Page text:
Review of Deep State by Walter Jon Williams


This is the second book in the Dagmar Shaw series, exploring the cyberworld and its potential to change reality. This Is Not A Game started the trilogy off with a bang, when Dagmar, an alternate reality games designer, found herself in the middle of a violent revolution in Jakata which was the start of a series of brutal events that sucked her into a world of violence every bit as frightening as anything she has ever designed…

So – the question is, does Deep State deliver the same smart, cyber-cool storyline and enjoyable slices of humour?

deepstateDagmar Shaw is one of the world’s hottest designers of alternate reality games. She is the Puppetmaster and thousands of gamers are dancing on her strings. But when the campaign she is running in Turkey comes into conflict with the new, brutal regime, she realises that games can have very real consequences.

When an old friend approaches Dagmar with a project so insane, so ambitious, she can’t possibly say no, she is plunged into a world of spies and soldiers. As a nation hangs in the balance, the bullets become real and gamers start dying. In this world of intrigue and betrayal, the master player must face the possibility that she has, herself, been played…

Williams has certainly fixed the slight wobbles in Dagmar’s characterisation apparent in This Is Not A Game – I found her a much stronger, more believable protagonist this time around. I particularly liked the fact that despite her evident skills and charisma, she has been left with post-traumatic stress syndrome after events in This Is Not A Game. A pleasant change to find violence causing such believable mayhem in a fictional character…

As for the storyline – there were some clear parallels to the way social media was used during the Arab Spring and how Williams’ fictional characters decide to harness the likes of Twitter and Facebook to attempt to overthrow the brutal regime. However, this is a work of fiction and the fact that those similarities quickly break down under closer examination doesn’t particularly detract from the book, as far as I’m concerned. As long as Williams’ world persuaded me to suspend my disbelief for the duration of the novel, then I was more than happy to go along with the proposition that various staged gaming events could pose significant problems for a military regime unaccustomed to dealing with flash mobs.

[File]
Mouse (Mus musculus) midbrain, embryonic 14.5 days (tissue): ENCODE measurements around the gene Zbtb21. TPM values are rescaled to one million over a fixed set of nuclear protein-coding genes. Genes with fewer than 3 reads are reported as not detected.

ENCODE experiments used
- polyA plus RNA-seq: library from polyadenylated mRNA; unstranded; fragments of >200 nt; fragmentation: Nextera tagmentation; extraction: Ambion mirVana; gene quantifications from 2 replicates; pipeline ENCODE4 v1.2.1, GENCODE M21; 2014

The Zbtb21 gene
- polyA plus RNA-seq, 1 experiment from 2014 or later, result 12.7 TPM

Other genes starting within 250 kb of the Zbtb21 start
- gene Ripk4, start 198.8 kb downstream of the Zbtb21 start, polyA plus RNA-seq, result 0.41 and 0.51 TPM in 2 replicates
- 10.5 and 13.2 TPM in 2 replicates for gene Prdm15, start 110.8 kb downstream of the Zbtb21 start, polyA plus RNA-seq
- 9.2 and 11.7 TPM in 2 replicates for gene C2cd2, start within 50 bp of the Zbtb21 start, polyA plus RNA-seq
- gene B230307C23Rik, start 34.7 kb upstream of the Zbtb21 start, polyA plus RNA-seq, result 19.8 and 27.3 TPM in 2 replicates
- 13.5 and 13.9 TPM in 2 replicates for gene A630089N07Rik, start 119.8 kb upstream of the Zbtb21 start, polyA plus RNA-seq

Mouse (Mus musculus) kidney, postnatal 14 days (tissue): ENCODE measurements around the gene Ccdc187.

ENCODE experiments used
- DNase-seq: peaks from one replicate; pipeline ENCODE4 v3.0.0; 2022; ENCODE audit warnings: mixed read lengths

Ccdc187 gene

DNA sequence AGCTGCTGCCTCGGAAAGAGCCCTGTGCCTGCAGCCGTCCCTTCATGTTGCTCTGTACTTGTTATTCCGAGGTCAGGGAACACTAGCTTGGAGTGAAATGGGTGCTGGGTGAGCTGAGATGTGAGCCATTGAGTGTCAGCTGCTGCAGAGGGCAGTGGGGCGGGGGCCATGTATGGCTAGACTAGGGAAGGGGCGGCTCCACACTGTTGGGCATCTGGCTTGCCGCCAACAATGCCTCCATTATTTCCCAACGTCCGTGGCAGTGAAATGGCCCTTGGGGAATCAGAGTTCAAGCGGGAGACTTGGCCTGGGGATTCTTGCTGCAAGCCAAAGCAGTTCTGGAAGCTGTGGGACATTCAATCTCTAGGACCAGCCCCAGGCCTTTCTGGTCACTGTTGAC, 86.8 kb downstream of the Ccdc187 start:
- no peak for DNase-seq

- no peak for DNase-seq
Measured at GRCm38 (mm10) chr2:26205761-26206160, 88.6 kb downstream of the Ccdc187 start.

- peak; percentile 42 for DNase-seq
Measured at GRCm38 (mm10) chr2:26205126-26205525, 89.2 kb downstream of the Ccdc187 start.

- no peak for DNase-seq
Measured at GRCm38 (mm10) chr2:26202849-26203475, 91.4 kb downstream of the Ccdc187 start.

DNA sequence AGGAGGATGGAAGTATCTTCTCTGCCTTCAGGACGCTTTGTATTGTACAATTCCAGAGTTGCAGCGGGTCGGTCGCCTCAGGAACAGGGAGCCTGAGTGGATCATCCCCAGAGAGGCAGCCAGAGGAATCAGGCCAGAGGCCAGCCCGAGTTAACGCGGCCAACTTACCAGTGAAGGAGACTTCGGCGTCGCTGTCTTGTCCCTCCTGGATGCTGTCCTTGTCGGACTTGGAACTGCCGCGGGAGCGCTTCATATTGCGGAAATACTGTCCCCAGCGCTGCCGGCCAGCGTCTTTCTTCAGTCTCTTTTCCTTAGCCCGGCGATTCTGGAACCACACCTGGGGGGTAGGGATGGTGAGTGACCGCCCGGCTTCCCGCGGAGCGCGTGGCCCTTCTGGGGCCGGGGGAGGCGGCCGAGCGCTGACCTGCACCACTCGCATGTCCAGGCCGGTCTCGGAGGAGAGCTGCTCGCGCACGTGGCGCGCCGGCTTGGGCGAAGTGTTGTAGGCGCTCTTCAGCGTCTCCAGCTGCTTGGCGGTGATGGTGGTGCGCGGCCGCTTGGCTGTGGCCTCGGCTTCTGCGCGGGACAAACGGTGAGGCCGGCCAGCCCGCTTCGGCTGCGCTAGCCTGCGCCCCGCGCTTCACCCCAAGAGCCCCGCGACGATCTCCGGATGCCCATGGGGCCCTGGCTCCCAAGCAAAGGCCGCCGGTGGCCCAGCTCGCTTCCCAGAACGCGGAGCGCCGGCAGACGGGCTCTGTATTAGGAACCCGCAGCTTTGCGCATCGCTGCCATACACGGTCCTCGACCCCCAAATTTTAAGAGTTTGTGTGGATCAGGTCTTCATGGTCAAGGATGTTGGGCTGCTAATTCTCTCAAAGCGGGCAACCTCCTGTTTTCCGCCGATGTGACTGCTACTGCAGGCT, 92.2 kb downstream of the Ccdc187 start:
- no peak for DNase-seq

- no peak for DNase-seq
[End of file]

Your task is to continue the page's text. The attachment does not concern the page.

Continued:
I also found the violent response all too believable – along with the evident ramping of tension, consequences and costs. Another feature of this book I thoroughly approve of – is that when people die, it is treated as a major event that leaves everyone shaken and upset. There are still the gamers and their response to what is going on – although it did occur to me that if you hadn’t first read This Is Not A Game, you may be slightly scratching your head at their appearance, which is a lot more piecemeal and less coherent in this novel. However, unlike many series, I do think that you could comfortably read Deep State without having read the first Dagmar Shaw adventure.

All in all, this is an entertaining slice of near-future action that may have some similarities with totalitarian regimes and their reluctant populations. However, I don’t recommend it on the grounds that it has any political significance – I’m not convinced enough that Williams’ has sufficiently nailed the underlying tensions and sheer complexity of Turkish society for that to be the case. But as an enjoyable piece of fiction, it is certainly worth reading – and is far more than a placeholder that second volumes all too frequently end up being.

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